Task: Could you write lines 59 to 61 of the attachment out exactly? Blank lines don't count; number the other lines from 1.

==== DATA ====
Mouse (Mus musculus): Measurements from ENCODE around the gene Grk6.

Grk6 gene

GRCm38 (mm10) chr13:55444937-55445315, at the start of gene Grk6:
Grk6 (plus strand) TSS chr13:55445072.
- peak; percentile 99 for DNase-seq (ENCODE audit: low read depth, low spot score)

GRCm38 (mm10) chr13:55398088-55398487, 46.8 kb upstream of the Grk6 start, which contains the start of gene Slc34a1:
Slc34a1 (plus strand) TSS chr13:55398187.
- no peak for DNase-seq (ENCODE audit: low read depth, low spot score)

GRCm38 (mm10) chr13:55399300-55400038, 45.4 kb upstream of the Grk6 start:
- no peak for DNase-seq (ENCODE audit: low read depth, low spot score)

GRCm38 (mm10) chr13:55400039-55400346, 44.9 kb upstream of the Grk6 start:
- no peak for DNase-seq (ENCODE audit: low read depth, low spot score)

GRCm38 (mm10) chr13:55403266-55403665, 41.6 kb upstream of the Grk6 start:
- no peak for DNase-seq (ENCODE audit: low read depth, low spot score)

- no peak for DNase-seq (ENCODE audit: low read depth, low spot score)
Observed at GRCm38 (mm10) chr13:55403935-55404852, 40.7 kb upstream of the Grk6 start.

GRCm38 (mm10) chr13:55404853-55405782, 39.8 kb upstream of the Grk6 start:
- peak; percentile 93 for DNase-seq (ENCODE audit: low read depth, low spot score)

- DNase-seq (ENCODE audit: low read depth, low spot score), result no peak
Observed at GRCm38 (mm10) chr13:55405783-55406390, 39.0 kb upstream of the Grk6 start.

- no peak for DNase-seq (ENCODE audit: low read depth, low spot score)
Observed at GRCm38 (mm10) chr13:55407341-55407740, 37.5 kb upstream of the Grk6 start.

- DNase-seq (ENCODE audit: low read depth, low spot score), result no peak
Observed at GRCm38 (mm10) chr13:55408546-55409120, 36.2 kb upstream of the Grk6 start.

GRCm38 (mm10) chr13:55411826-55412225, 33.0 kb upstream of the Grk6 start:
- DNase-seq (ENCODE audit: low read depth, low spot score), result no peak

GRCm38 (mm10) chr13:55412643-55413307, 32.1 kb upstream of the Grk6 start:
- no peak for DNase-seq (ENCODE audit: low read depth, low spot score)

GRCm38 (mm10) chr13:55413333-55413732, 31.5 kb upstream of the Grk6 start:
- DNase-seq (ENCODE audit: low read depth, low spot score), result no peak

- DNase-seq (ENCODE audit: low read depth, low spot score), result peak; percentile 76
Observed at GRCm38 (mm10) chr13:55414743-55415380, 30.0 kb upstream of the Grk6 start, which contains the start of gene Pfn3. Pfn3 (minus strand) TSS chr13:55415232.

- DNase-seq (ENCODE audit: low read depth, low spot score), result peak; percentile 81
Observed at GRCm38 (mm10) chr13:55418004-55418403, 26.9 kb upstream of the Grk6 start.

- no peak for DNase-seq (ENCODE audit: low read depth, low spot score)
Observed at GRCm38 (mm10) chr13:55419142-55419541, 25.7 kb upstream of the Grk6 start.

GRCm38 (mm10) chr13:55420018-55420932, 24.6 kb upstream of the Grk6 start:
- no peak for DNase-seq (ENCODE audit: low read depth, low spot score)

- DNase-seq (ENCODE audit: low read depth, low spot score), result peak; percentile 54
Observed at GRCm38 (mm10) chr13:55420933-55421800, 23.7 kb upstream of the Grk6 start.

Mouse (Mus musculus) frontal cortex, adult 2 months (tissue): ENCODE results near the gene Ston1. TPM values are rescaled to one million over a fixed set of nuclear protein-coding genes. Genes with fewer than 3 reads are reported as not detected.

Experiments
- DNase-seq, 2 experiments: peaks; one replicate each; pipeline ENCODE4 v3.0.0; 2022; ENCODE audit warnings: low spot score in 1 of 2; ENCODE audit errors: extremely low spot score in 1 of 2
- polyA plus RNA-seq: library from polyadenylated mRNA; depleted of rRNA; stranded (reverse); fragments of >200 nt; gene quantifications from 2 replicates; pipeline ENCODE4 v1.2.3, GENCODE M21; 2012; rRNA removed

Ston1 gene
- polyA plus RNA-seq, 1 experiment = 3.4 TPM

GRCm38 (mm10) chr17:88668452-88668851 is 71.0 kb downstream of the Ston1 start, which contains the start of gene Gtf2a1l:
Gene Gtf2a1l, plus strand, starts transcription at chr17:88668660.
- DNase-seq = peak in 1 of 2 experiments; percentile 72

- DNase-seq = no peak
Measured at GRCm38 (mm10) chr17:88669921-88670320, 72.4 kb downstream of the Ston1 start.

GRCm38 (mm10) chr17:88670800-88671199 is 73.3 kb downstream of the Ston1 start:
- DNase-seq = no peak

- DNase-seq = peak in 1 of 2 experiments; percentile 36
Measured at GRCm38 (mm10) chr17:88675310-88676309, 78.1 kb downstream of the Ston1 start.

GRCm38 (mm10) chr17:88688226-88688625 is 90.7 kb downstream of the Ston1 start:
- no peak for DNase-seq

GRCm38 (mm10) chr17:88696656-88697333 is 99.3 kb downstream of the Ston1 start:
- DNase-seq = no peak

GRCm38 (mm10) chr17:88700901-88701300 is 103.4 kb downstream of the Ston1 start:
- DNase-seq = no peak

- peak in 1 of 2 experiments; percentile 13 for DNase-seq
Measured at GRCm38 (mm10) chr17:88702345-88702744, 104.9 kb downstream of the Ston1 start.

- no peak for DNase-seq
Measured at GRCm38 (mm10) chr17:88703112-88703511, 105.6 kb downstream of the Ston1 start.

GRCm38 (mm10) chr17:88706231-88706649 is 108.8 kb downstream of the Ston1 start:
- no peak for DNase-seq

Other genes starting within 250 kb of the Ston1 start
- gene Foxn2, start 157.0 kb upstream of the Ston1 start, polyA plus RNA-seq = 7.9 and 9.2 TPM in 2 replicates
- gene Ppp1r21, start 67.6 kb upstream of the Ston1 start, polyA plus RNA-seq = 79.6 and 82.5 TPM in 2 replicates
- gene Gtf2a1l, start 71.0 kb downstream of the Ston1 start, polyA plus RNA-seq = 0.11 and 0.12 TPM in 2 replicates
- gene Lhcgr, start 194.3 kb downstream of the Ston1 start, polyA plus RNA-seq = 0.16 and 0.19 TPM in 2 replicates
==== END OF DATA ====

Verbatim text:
- DNase-seq = no peak

GRCm38 (mm10) chr17:88700901-88701300 is 103.4 kb downstream of the Ston1 start:
- DNase-seq = no peak